Repeat your request to remain on 50mcg.

    If there is no movement from your doctor , I would put all the above in writing and if necessary complain to the CCG about your below standard treatment.

  • I love this <3

  • yes indeed! I think it's a keeper!

    ooh hang on, there's another one below J :D

  • Here is my version of a letter to the GP about maintaining my dose of thyroxine. You can copy and paste into word processor and change and adapt to your own circumstances or personal view on how to deal with your GP. Please print off the research papers and attach to your letter. You can print off the letter and take it with you to your GP to prompt you when you talk to your GP and leave it with him. There is a threat of a formal complaint at the end. you can remove this if you like. It's your choice what you put in your letter but my advice is to be empowered.

    Dear Doctor… …

    You have told me that you wish to reduce my dose of Levothyroxine. Unfortunately you have not told me why you wish to do so nor have you given me the information I need to understand your reason for wanting to reduce my dose of Levothyoxine. I remind you that Good Medical Practice places a duty on you to work in partnership with me (paragraph 49) and to provide me with information I need (paragraph 32).

    I remind you that, according to paragraph 49 of Good Medical Practice, you have a duty to work in partnership with me and according to paragraph 31 of Good Medical Practice, you have a duty to listen to me, take account of my views, and respond honestly to my questions.

    I am feeling well on …..mcg of Levothyroxine. I do not feel well on any dose below that. It is therefore logical that …. mcg is the right dose for me. Any dose below …mcg will cause me pain and distress. I remind you that, according to paragraph 16c of Good Medical Practice, you have a duty to take all possible steps to alleviate pain and distress. I remind you that, according to paragraph 47 of Good Medical Practice, you have a duty to treat me as an individual. Consequently I cannot see any logical reason to reduce my dose.

    If you think that my TSH is too low please be aware that TSH is not a good indicator of health when patients are on Thyroid Replacement Therapy. Please read the attached paper - Is Pituitary Thyrotropin an Adequate Measure Of Thyroid Hormone-Controlled Homeostasis During Thyroxine Treatment? eje-online.org/content/168/... ).

    You may think that low TSH leads to osteoporosis or heart problems. That is not so and there is a lot of evidence to support this view. Please read the attached paper - Is it safe for patients taking thyroxine to have a low but not suppressed serum TSH concentration? endocrine-abstracts.org/ea/...

    I remind you that, according to paragraph 16b of Good Medical Practice, you have a duty to provide effective treatments based on the best available evidence. Furthermore, you should treat the discussion you have had with me (or this letter) and the information I have given you as an opportunity for informal learning and reflection about his performance that has arisen spontaneously from your day-to-day practice. This is in accordance with paragraph 8 of Good Medical Practice and paragraph 12 of Good Medical Practice supplementary guidance Continuing Professional Development.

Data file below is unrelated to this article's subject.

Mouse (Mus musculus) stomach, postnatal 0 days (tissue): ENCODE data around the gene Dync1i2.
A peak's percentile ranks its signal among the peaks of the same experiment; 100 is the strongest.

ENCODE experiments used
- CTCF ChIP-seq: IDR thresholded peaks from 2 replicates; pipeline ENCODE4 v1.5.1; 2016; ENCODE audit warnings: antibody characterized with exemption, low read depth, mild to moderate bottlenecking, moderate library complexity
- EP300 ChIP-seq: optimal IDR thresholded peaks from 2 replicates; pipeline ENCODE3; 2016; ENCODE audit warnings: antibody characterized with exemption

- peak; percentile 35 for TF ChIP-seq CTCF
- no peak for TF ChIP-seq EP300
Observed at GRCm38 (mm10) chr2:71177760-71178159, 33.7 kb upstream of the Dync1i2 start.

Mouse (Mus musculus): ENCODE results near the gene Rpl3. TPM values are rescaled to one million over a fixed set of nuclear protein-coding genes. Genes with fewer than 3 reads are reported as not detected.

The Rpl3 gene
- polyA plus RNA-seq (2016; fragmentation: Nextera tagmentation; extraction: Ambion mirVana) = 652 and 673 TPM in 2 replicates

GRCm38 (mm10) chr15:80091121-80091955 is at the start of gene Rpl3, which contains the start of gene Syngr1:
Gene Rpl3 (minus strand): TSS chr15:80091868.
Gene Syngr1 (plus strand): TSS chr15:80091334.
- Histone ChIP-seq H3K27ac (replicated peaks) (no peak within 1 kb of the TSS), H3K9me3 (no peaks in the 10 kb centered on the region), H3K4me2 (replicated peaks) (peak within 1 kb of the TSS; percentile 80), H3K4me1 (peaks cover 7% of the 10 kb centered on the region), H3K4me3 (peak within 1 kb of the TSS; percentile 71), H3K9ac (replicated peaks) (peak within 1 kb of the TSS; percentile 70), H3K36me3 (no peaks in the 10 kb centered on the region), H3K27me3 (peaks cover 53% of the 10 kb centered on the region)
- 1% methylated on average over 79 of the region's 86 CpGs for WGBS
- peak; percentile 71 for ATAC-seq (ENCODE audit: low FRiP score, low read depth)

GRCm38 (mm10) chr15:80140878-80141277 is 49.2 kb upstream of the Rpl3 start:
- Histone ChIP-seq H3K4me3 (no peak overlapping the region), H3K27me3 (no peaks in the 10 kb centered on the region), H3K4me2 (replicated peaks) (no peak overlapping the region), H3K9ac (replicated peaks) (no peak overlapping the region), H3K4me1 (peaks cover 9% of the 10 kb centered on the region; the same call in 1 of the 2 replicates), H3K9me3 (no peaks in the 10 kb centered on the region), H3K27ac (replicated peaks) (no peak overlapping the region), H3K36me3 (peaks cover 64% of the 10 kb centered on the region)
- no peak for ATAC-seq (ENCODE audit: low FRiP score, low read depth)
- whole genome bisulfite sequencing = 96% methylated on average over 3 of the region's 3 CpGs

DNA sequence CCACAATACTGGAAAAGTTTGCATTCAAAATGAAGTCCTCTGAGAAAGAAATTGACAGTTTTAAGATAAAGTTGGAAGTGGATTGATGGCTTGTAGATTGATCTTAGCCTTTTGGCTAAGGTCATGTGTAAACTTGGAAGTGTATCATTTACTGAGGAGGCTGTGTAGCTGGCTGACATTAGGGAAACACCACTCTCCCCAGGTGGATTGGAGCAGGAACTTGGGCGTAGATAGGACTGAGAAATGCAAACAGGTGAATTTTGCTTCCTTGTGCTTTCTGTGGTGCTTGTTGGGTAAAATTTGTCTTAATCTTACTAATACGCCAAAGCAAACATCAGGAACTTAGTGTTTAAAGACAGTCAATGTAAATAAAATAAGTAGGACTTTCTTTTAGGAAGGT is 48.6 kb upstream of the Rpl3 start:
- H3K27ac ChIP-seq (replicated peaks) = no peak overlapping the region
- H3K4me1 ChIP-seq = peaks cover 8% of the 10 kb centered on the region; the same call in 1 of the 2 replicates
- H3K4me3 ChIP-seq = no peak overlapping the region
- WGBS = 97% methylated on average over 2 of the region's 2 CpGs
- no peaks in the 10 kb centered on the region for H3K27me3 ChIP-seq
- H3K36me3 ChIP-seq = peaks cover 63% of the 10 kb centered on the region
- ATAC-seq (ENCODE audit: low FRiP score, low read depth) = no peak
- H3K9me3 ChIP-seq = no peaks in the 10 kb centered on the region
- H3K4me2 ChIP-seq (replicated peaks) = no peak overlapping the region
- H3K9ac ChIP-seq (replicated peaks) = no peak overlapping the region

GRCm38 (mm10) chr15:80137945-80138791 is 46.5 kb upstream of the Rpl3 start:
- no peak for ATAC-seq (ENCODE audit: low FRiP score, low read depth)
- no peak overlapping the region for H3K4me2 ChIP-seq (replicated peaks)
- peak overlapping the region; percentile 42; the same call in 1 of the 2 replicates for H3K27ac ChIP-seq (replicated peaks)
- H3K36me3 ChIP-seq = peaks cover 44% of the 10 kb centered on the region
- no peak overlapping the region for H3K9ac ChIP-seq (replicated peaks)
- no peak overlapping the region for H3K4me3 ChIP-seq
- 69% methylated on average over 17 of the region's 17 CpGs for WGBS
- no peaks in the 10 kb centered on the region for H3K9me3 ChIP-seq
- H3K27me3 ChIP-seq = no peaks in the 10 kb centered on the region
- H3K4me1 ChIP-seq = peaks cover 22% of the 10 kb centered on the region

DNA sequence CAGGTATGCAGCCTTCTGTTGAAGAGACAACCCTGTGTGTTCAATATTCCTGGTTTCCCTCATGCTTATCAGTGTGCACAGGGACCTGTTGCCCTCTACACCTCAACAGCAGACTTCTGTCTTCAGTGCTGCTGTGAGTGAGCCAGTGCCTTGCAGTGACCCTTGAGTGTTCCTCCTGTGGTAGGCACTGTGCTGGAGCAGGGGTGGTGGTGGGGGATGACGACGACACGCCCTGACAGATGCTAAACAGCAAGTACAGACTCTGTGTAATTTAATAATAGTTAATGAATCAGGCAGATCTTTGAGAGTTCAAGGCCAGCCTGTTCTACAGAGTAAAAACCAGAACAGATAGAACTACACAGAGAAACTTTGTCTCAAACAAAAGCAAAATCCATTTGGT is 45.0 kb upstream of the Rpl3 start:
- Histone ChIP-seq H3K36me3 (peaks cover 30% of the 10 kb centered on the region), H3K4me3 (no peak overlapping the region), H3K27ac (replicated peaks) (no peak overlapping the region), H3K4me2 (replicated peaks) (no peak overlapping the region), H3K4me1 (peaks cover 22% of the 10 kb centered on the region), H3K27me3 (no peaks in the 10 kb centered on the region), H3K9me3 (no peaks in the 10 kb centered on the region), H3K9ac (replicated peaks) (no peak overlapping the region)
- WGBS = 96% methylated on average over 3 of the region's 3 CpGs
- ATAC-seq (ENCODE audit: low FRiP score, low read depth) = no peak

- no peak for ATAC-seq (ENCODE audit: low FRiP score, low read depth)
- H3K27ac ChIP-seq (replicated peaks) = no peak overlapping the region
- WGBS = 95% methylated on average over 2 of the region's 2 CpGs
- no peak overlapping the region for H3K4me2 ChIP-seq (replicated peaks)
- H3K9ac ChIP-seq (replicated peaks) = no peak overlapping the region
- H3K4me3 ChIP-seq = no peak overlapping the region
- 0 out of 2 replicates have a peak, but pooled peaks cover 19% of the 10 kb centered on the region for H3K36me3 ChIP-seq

Please treat this letter as a complaint and put this letter in your portfolio of evidence for your annual appraisal and for revalidation. Please ensure that this letter is placed in my medical records.

    If you do not maintain my dose of Levothyroxine, I may make a formal complaint to the Clinical Commissioning Group or the General Medical Council.

    Yours Sincerely,

  • Wow that is good reading

    Jo xx

  • NBob, my sincere thanks to you for this.

    Excellent info to take with me to back up my case.

    I really appreciate the time you have taken to find and post this information for me.

    If I may ask, is this from your own personal experience?

  • I'm afraid so. I have the advantage of working in public health in an enforcement role. I know about guidelines and Codes of Practice and how they apply to professionals. I hope to pass on my knowledge to those of us who don't have that sort of knowledge and experience to empower them when dealing with GPs.

  • Well, I thank you for passing on your knowledge and trying to help people with this.

  • Nice letter Nbob :)

    hugs Dawnx

  • Cant seem to open the second link - so frustrating, have you got any other way of posing it. Great letter by the way. How did your GP take this?

    Moggie x

  • endocrine-abstracts.org/ea/...

    Does this work for you?

  • Thanks for that - they can add ovarian cysts to the list as, apparently, if your TSH is now low enough it is common for female thyroid patients to suffer with cysts.

    Moggie x

  • I would suggest a whole new question, comments can get missed! :-)

    xx

  • Ok, will do that. Thanks Louise.

  • Your T4 is within range so I would try to keep going on the same dose that made you feel better.

    Try having your blood tests as early in the morning as possible e.g. 8 - 8.30am as that is when your Tsh will be higher. Also, take your meds the day before you blood is drawn.

  • Make sure your ferritin level is at least 70 range is 13 to 150 otherwise your body has trouble converting the t4 in levothyroxine into t3 that your body needs